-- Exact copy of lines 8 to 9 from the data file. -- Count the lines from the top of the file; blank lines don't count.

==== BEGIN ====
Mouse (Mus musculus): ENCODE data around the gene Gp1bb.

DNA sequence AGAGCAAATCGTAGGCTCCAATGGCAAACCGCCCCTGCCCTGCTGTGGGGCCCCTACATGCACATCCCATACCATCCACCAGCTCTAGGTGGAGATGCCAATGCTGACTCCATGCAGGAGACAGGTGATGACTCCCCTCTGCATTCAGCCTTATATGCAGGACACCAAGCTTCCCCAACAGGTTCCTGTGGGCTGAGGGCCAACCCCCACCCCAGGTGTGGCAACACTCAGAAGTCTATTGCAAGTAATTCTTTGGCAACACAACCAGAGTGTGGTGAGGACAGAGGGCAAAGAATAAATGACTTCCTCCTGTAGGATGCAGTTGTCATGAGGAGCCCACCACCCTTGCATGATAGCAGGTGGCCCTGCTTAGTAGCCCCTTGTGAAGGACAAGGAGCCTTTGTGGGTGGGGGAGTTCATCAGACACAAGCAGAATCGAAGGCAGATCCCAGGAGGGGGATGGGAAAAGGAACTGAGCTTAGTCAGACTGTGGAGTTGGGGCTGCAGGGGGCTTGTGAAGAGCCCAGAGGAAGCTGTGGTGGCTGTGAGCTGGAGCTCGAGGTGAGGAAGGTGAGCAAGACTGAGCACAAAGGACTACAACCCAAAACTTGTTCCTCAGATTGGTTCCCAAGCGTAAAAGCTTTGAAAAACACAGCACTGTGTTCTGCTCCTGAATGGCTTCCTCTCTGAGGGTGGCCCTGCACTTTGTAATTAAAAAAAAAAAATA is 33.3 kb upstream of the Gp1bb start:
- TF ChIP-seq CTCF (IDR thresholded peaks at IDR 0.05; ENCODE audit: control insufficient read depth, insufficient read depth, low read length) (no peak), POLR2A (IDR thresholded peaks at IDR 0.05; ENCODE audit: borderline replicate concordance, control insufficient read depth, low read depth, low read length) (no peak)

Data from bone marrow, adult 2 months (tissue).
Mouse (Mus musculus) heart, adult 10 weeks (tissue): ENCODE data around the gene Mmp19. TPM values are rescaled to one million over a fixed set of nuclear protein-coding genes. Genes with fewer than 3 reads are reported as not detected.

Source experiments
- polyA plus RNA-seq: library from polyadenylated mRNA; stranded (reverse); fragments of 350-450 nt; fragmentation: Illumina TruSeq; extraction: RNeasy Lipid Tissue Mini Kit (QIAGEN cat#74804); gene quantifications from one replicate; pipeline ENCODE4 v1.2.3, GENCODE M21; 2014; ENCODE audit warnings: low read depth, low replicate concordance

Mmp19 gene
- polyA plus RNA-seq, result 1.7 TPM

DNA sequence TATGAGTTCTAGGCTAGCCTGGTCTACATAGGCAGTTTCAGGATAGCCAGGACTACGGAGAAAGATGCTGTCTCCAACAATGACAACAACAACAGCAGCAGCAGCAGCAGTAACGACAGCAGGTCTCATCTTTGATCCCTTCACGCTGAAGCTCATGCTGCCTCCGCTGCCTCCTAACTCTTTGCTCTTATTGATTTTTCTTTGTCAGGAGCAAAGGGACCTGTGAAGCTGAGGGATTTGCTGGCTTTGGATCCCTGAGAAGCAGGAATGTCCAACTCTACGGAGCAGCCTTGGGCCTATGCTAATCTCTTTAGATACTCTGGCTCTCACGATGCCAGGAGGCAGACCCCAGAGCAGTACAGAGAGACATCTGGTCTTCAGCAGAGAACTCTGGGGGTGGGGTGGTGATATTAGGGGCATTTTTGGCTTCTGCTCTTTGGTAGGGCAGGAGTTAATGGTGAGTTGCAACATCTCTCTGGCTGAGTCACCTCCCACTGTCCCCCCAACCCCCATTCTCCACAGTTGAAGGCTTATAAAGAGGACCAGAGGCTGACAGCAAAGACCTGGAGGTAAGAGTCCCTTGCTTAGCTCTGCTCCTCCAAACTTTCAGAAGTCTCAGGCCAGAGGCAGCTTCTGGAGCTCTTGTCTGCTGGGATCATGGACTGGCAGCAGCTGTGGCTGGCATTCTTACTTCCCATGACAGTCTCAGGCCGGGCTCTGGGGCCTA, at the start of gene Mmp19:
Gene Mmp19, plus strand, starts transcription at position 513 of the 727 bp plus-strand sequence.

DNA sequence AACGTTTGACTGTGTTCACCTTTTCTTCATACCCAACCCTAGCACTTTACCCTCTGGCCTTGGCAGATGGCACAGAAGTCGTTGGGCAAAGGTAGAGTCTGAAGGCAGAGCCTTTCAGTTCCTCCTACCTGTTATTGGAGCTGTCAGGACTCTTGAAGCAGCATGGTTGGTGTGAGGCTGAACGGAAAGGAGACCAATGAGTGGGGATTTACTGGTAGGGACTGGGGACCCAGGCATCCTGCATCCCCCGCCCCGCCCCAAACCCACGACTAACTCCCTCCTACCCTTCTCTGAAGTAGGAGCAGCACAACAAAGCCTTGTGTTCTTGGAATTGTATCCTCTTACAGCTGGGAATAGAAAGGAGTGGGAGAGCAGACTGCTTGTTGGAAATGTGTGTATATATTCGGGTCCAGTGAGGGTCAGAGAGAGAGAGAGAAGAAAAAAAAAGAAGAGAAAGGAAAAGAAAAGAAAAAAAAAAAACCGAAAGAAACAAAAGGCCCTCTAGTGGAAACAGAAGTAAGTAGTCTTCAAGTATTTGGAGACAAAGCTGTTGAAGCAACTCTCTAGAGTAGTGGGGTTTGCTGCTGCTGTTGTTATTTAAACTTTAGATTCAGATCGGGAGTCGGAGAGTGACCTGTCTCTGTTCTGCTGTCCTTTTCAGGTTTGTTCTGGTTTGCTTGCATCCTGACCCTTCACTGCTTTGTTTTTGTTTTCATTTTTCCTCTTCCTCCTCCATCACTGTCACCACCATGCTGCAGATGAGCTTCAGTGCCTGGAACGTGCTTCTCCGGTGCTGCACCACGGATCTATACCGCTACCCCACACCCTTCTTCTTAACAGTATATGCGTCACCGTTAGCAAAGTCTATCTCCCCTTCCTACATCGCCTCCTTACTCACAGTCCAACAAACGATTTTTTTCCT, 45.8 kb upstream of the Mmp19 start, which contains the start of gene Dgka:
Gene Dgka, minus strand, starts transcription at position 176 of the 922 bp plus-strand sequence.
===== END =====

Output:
Mmp19 gene
- polyA plus RNA-seq, result 1.7 TPM